Henrietta Moran (1837-1921)
Henrietta Moran caught my attention when I noticed how often she turned up as a sponsor at her nieces’ and nephews’ baptisms. For the Morans of Huntley (but also for the Laheys of March), she seems to have been on the A-List of potential godparents.
Henrietta was godmother to at least the following children (but there may have been more, which I haven’t yet come across):
- Thomas Hourigan (1857-1899), son of Thomas Hourigan and Julia Moran, born 8 Mar 1857, baptized 15 Mar 1857 (St. Patrick’s, Ottawa), godfather John Lahey
- Thomas Alexander Lahey (1864-1945), son of John Lahey and Margaret Jane Killeen, born 7 Jun 1864, baptized June? July?* 1864 (St. Isidore, March township), godfather James Hourigan
- Francis Charlebois (1862-1924), son of Arsene Charlebois and Margaret Moran, born 19 Mar 1862, baptized 27 Apr 1862 (St. Phillip’s, Richmond), godfather Thomas Moran
- Mary Moran (1886-1947), daughter of James Moran and Sarah Jane Dooley, born 15 Apr 1886, baptized 23 Apr 1886 (St. Michael’s, Corkery), godfather Thomas Moran
- James Lambert Charlebois (1895-?), son of James Lacey Charlebois and Bridget Ellen O’Neill, born 7 Nov 1895, baptized 24 Nov 1895 (St. Isidore, March township), godfather Fr. John Andrew Sloan (parish priest at both St. Isidore and St Patrick’s, Fallowfield)
- James Allan Armstrong (1892-?), son of Thomas Armstrong and Henrietta Charlebois, born 6 Oct 1892, baptized 30 Oct 1892 (St. Isidore, March township), godfather Joseph Newsom**
Or; Margaret Jane Killeen, the Widow who Wasn’t
There are a couple of notable scandals to be found in the annals of my Lahey ancestors, but I think I’ll leave the manslaughter cases for a later entry. For now, just a little story of family desertion and family reunion.
John Lahey of March
John Lahey was born at March township (Carleton Co., Ontario, Canada) in March 1837, the first and only child of James Lahey, originally of Ballymacegan, Lorrha, Co. Tipperary, and Ann Armstrong, originally of Co. Cavan. He was baptized 2 April 1837 (Notre Dame, Ottawa), with James Armstrong (his mother’s brother) and Mary [Lahey] Hourigan (his father’s sister) serving as godparents. His mother died 17 Dec 1839, when he was not yet two years old, at which point his father was apparently in legal custody in connection with one of the above-mentioned scandals (of which more to follow in a later entry…). So it’s not exactly clear who raised him, but presumably his paternal aunt Mary Lahey, aka the Widow Hourigan, played a part, as did his paternal uncle John Lahey, a lifelong bachelor whose land (at Concession III, Lot 14, March township) he was to eventually inherit.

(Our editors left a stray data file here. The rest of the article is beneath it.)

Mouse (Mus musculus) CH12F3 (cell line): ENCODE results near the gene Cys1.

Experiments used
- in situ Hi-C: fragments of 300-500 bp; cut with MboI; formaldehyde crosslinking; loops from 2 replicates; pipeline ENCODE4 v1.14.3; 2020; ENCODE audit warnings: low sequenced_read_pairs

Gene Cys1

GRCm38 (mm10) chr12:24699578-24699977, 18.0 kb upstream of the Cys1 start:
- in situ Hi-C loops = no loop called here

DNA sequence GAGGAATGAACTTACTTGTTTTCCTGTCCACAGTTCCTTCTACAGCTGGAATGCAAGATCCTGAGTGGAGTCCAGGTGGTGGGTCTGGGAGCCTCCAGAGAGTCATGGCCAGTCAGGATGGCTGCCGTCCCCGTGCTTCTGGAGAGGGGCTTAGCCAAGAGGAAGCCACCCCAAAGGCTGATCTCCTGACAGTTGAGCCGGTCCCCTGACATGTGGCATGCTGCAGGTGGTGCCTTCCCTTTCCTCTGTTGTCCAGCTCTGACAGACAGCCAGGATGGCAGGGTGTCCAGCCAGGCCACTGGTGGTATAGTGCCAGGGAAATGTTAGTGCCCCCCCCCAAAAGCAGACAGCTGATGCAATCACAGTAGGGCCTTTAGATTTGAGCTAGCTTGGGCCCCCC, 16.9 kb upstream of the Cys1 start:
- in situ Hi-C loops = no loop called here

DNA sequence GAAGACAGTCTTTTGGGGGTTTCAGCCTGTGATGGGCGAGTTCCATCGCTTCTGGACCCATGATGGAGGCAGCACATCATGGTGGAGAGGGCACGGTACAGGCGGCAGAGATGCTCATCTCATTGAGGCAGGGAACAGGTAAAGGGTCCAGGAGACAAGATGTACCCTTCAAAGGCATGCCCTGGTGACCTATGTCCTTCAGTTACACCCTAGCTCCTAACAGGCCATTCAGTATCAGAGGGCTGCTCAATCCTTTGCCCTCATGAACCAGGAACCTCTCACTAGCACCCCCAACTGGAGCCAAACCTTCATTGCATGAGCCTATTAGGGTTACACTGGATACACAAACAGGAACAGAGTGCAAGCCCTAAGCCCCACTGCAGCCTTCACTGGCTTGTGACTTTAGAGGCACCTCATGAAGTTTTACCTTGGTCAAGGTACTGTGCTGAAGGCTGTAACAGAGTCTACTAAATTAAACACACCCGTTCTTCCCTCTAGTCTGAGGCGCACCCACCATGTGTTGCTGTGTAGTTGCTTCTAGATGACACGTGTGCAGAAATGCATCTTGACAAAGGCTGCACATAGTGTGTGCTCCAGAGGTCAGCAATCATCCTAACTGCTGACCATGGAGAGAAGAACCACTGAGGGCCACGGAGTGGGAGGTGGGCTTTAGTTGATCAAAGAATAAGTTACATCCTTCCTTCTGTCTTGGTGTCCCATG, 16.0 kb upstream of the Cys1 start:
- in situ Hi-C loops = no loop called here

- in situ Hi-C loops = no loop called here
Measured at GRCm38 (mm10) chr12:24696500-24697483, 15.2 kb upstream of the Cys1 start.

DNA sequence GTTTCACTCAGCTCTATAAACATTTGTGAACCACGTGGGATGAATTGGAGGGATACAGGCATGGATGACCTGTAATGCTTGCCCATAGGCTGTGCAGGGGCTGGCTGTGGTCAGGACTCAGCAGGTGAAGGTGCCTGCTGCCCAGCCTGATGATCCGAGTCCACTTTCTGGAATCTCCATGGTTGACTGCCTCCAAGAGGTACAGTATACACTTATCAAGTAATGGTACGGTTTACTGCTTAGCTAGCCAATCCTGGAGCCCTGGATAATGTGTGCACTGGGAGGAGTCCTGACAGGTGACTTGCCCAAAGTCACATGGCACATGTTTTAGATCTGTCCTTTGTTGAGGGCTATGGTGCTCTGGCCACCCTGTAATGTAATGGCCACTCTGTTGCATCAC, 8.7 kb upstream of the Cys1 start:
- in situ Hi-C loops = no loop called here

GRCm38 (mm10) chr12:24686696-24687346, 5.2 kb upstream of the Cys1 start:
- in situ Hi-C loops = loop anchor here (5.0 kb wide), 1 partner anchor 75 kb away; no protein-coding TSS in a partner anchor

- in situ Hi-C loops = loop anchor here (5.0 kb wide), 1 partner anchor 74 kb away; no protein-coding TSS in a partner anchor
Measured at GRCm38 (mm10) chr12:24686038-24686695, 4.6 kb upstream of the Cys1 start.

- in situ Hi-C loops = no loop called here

Denis Galligan (sometimes spelled Gallaghan) was born about 1815 in Co. Cavan, Ireland, probably (but this is not yet documented) the son of Denis Galligan and Anne Kelly. He emigrated to Canada in the early 1840s (as did his suspected parents Denis Galligan and Anne Kelly), where he settled at Fitzroy township (Carleton Co., Ontario). He married (presumably in Canada, about 1855) another Cavan native, Margaret (“Peggy”) Cahill (1820-1893), with whom he had seven known children: Anne, Mary, Bridget, Elizabeth, Margaret, Denis, and Michael. Denis Galligan died 3 December 1888, and is buried at St. Michael’s RC Cemetery, Corkery.
Found in the household of James Moran and Sarah Jane Dooley in the 1891 census (Ontario, Carleton, Nepean, p. 5, family no. 23), a domestic servant named Daniel Driscoll, born in England about 1878:
- Name: Driscoll, Danl
- Sex: M
- Age: 13
- Relation to Head of House: Dom [Domestic]
- Country or Province of Birth: Eng [England]
- Place of Birth of Father: Eng
- Place of Birth of Mother: Eng
- Religion: R.C. [Roman Catholic]
He is not found in this household (now headed by a widowed Sarah Jane [Dooley] Moran) in the 1901 census.
From some reminiscences written by Thomas Edwin Moran (1860-1942), son of Alexander Michael Moran and Mary Leavy: